Ceasefire: Egypt Manages the Crisis; More US Arms for Israel
Vijay Prashad: Egypt brokers Gaza crisis working with US; Palestinians won't give up their struggle; There will be no accountability for Israel's illegal war - November 22, 2012
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Vijay Prashad is the George and Martha Kellner Chair in South Asian History and Professor of International Studies at Trinity College. He is the author of sixteen books, including The Poorer Nations: A Possible History of the Global South (Verso, 2013), Arab Spring, Libyan Winter (AK, 2012), (co-edited with Paul Amar) Dispatches from the Arab Spring (2013), and No Free Left: The Futures of Indian Communism (Leftward Press, 2015). Vijay's latest book is Letters to Palestine: Writers Respond to War and Occupation. Vijay is the chief editor at Leftward Press, and writes regularly for The Hindu, Frontline, Jadaliyya, Counterpunch, Himal and Bol.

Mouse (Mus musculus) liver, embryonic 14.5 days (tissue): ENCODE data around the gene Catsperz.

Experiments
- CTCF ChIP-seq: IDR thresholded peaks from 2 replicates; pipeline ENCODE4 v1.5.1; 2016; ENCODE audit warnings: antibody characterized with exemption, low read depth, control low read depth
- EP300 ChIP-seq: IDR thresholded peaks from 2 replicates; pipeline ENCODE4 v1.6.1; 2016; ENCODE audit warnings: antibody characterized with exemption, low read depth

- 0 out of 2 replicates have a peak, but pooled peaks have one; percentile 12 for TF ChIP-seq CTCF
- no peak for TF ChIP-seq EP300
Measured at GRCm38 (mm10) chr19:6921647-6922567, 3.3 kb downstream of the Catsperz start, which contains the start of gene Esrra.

VIJAY PRASHAD, PROF. INTERNATIONAL STUDIES, TRINITY COLLEGE: Welcome to The Real News Network. This is Vijay Prashad. It is now 5:30 a.m. in Gaza, and the ceasefire between Israel and Hamas has come into effect. The ceasefire agreement was inked in Cairo, Egypt, under the aegis of the Egyptian government, with the United States government overseeing the final wording. It's a very strange moment that after eight days of sustained bombardment, with over 100 people dead and counting in Gaza, with untold millions of dollars of infrastructural destruction, on the surface it appears that a ceasefire that was there eight days ago is now once more back. It's not clear on the surface if anybody has made any gains. What's very clear is that Gaza is destroyed, that vast amounts of the civilian infrastructure are no longer useable, and even the UN properties have been very badly struck by the Israeli air strikes.But underneath the surface, there are some interesting things to keep in mind. The first thing that's very interesting is that it has revealed that despite the attempts by the Israeli government to bomb Gaza into submission, that there has been a resilient spirit in Gaza, which came out in the very strong statement made by Hamas leader Khaled Mashal in Cairo, where he said, essentially, that the spirit of the Palestinian people could not be broken. This is true to one important extent. The first draft of the Israeli ceasefire agreement asks for a 15-year hudna, or 15-year truce. That did not make the final version. In other words, despite taking eight days of very hard bombing, the Palestinians did not accept a 15-year ceasefire. The ceasefire that they have accepted is essentially a rolling ceasefire. That's a symbolic thing, but it says something.A second important thing about the statement that was signed was that it tacitly criticizes the embargo or the blockade of Gaza. It talks about the importance of free movement of people. It talks about the importance of opening up Gaza to the outside world. Now, this is all written very vaguely. It can mean really just about anything. But at least there is an indication here that Gaza has been suffocated, you know, at least over the last five years. So that is the second thing that's important. The third very important thing is the role that Egypt has played here. And, you know, the fourth is Hamas's own role, which I'll come to, but they're related.The role of Egypt is important. At the signing ceremony, Hamas leader Khaled Mashal said that essentially the blood of the Egyptian martyrs is all over the ceasefire agreement. And I think what Mashal was indicating was that the Egyptian leadership would not have been able to, you know, deal with its own contradictions if it had not had this strong pressure from the Arab street, from the Egyptian street, on Mohamed Morsi. You know, the Egyptian military is still very close to the United States. The Morsi government on economic terms has just signed a big IMF treaty. So there's no direct surface indication of major differences in Egypt's power establishment. On the other hand, that big pressure from below, on the one side the Tahrir pressure, as it were, secondly the fact that the Muslim Brotherhood, which has ties to Hamas, is in government, put a different kind of pressure on Mr. Morsi's government. You know, this deal was not signed in Doha, Qatar. It was not signed in Washington, D.C. It was not signed, you know, in some out-of-the-way Midwestern town. It was signed in Egypt. And I think that's very important. Coming to the question of Hamas, you know, every time Israel has bombed Gaza, whether it's Cast Lead in 2009 or just now this Operation Pillar of Defense, every time it's bombed Gaza, Hamas has come out of the other end strengthened, not weakened. You know, in a sense the Palestinian resistance has gone behind Hamas and not away from it. The illustration of that comes in the ceasefire agreement. After Operation Cast Lead in 2009, the ceasefire agreement came with the provision that aid to Gaza would go through the Palestinian Authority. In other words, the Palestinian Authority was to be the privileged interlocutor for the international community vis-Ã -vis Gaza. No longer is that the case. You know, now there is an understanding that Hamas, as a legitimate organization, has to be dealt with legitimately. And this comes out as well when the Israeli government said that we don't negotiate with Hamas; we negotiate with the Egyptians. Well, you know, Hamas is right there inking the agreement with you. You can make as many, you know, comments like that, rhetorical comments about not talking to Hamas, but they are in fact directly engaging with Hamas. To finally come to the point of Hamas's own strength, again, you know, Abu Mazen (Mahmoud Abbas) was isolated in the West Bank. He was unable to create big protests in solidarity with what was going on in Gaza. You know. And the piece of the cake for him was when Hillary Clinton came and stood beside him. You know, that's the kiss of death for a Palestinian leader. He looked very much like a weakened leader, not like Khalid Mashal, who yoked himself with the Tahrir uprising, with the Arab Spring, had a much more forceful speech in Cairo than Mahmoud Abbas standing next to Hillary Clinton, essentially putting the anger of the Palestinians at mute. The tragedy of the ceasefire agreement is that it repeats one of the cardinal errors of Cast Lead, which is that despite the fact that the Israelis bombed so ferociously, despite the fact that there was such damage to the infrastructure, there will be no calling to account of anybody in Israel for this bombardment, and there will be no call for reparations, to rebuild Gaza from Israel. You know, after Cast Lead, Navi Pillay at the UN Human Rights Council created the Goldstone Commission. They produced the Goldstone Report in 2010. It's very unlikely that she will be allowed to have any kind of report this time, and it's very unlikely, therefore, that the Israelis will be brought to any account for their actions. Well, finally, what does one say to the Israelis themselves? You know, on the one hand, we have Mr. Netanyahu making a speech to the Israeli people where he moans for the loss of Israeli life, where he thanks his military, he thanks his cabinet. But he doesn't say anything at all about the grave loss of life in Palestine, the injuries, the destruction of the life world of Gaza. But the same thing comes from the United States. The Obama administration essentially thanked Netanyahu for coming to the ceasefire, very little about the destruction of the Palestinian life world, and finally, a tacit agreement between the United States and Israel that the U.S. is going to, you know, essentially re-up the Iron Dome missile defense system and is going to increase the arms sales to Israel.So instead of any sanctions on Israel for an illegal war, we're going to see in fact Israel rewarded. There'll be no calling to account, and there'll be new arms deals. This is really going to damage the credibility not only of Israel, which has a credibility at a veryâall-time low. It damages greatly the credibility of the Obama administration.This is Vijay Prashad for The Real News Network.